People you’d like to invite to dinner: Tom Waits; Kinky Friedman; Stephen Colbert; Sarah Silverman. Maybe not all at the same time.
People you’d cancel dinner on: That blind date I went to dinner with back in university who downed our entire carafe of wine with blinding speed only to barf it onto the table moments later. She kindly invited me up for a cup of tea when I dropped her off at home twenty minutes later but I’d still like to cancel that dinner.


I was just starting to enjoy the party when The Norwegian came out of the bathroom and ruined everything.
At the time, I was dancing with a hyperkinetic yoga enthusiast named Windy. Or possibly Mindy. All attempts at verbal communication were being swallowed up by the blizzard of techno coming out of the forty thousand dollar stereo system. Which was fine by me since I didn’t imagine Windy-Mindy and I had all that much to talk about anyway.
She looked about a decade younger than me — clocking in somewhere south of thirty — and it was manifestly evident that her lifestyle choices were largely antagonistic to my own. Shrink-wrapped in Lululemon, Windy-Mindy radiated health and vigor as she bounced around in fuchsia Nikes performing an ode to the benefits of healthy living expressed through the medium of interpretive dance.
Exhausted by the spectacle, I took a breather and another belt of Woodford Reserve. In an attempt to bridge the cultural divide I waggled the bottle at Windy-Mindy, inquiring with my eyebrows. Her brow furrowed but the corners of her mouth did curl up slightly — one patronizing, the other amused. Or so the bourbon whispered to me.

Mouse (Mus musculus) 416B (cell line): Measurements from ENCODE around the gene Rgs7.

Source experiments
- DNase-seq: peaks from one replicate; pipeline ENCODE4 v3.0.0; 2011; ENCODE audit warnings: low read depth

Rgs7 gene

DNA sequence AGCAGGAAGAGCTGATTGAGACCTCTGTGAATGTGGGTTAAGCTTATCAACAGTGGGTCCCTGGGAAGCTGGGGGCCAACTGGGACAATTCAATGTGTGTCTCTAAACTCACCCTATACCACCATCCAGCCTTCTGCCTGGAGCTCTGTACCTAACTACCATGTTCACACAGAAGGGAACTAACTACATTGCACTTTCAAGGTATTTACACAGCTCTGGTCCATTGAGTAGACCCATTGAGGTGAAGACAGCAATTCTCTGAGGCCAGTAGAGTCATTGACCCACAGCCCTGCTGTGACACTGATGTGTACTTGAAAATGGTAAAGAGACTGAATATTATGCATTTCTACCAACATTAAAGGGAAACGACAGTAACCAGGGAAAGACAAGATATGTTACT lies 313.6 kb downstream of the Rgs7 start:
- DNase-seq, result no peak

It may have been correct because she countered by proffering her own bottle — the blue-tinted plastic kind that hikers and college students liked to clip to their backpacks. In her other hand were two small white tablets, which I lip-read to be Vitamin C.
I shrugged and swallowed.
The contents of the bottle turned out to be wheatgrass and champagne, a combination that tasted even worse than it sounded. I forgave Windy-Mindy when the vitamins started coming on about twenty minutes later. Every cell in my body began sending my brain a jubilant message of thanks and goodwill, as well as suggesting, by the way, that they wouldn’t mind getting to know every cell in Windy-Mindy’s body if the opportunity should arise.
This wasn’t my usual kind of trip and it made me suspect two things: (1) The tablets probably weren’t Vitamin C and (2) if Windy-Mindy was on the same ride, it might explain her unlikely but undeniable interest in me.
Another possibility was that she had heard I was Jake Constable, a.k.a. the host of the party. From there she might have leapt to the not-unreasonable conclusion that the twenty million dollar mansion in which the festivities were taking place was also mine. Which was true, in a very temporary but excruciatingly legal sense.
The actual owner of the house, Mickey Wu, had hired me to look after it while he was out of town. For most of the evening, my flagrant abuse of this responsibility had precluded me from enjoying the party. Which was too bad since it was turning into a real killer.
The place was mobbed with people, an undeniable relief in those early evening “will it happen?” moments, but now a source of concern. I took it as a matter of faith that the front door was still on its hinges as I hadn’t seen it close in hours. On the mezzanine, a velour-clad DJ was hunched over a laptop and two turntables, conjuring up humongous bass beats and mixing them with everything from sirens to symphonies. The crowd was loving it, up and moving on every available horizontal surface including the dining room table, much to the annoyance of the people clustered around it hoovering up lines of white powder.